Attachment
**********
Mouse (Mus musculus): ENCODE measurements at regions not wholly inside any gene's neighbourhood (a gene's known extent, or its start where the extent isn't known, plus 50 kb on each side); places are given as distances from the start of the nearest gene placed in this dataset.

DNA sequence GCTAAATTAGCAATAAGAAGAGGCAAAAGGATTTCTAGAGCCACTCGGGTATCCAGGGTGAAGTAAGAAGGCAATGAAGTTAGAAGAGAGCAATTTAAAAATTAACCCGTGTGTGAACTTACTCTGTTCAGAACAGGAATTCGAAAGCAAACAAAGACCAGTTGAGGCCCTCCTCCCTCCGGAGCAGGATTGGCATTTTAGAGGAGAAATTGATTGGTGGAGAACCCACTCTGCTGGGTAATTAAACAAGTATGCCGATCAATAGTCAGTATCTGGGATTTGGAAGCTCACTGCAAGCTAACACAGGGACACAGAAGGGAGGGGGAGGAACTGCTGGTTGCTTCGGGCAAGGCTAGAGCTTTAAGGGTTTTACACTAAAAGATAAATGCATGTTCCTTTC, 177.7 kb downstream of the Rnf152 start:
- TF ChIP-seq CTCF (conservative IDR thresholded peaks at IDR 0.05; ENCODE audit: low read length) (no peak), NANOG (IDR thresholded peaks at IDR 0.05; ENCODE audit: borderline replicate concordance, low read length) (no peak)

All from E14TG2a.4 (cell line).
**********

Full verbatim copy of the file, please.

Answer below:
Mouse (Mus musculus): ENCODE measurements at regions not wholly inside any gene's neighbourhood (a gene's known extent, or its start where the extent isn't known, plus 50 kb on each side); places are given as distances from the start of the nearest gene placed in this dataset.

DNA sequence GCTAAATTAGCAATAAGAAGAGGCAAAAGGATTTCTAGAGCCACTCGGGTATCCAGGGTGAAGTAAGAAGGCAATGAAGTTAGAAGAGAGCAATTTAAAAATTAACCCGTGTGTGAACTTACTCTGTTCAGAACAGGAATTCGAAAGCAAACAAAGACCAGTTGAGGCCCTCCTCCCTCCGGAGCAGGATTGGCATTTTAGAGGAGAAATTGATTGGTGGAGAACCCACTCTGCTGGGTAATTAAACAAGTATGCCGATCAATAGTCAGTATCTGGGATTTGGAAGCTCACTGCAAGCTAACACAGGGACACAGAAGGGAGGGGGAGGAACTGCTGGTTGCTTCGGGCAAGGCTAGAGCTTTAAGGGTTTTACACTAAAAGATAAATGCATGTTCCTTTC, 177.7 kb downstream of the Rnf152 start:
- TF ChIP-seq CTCF (conservative IDR thresholded peaks at IDR 0.05; ENCODE audit: low read length) (no peak), NANOG (IDR thresholded peaks at IDR 0.05; ENCODE audit: borderline replicate concordance, low read length) (no peak)

All from E14TG2a.4 (cell line).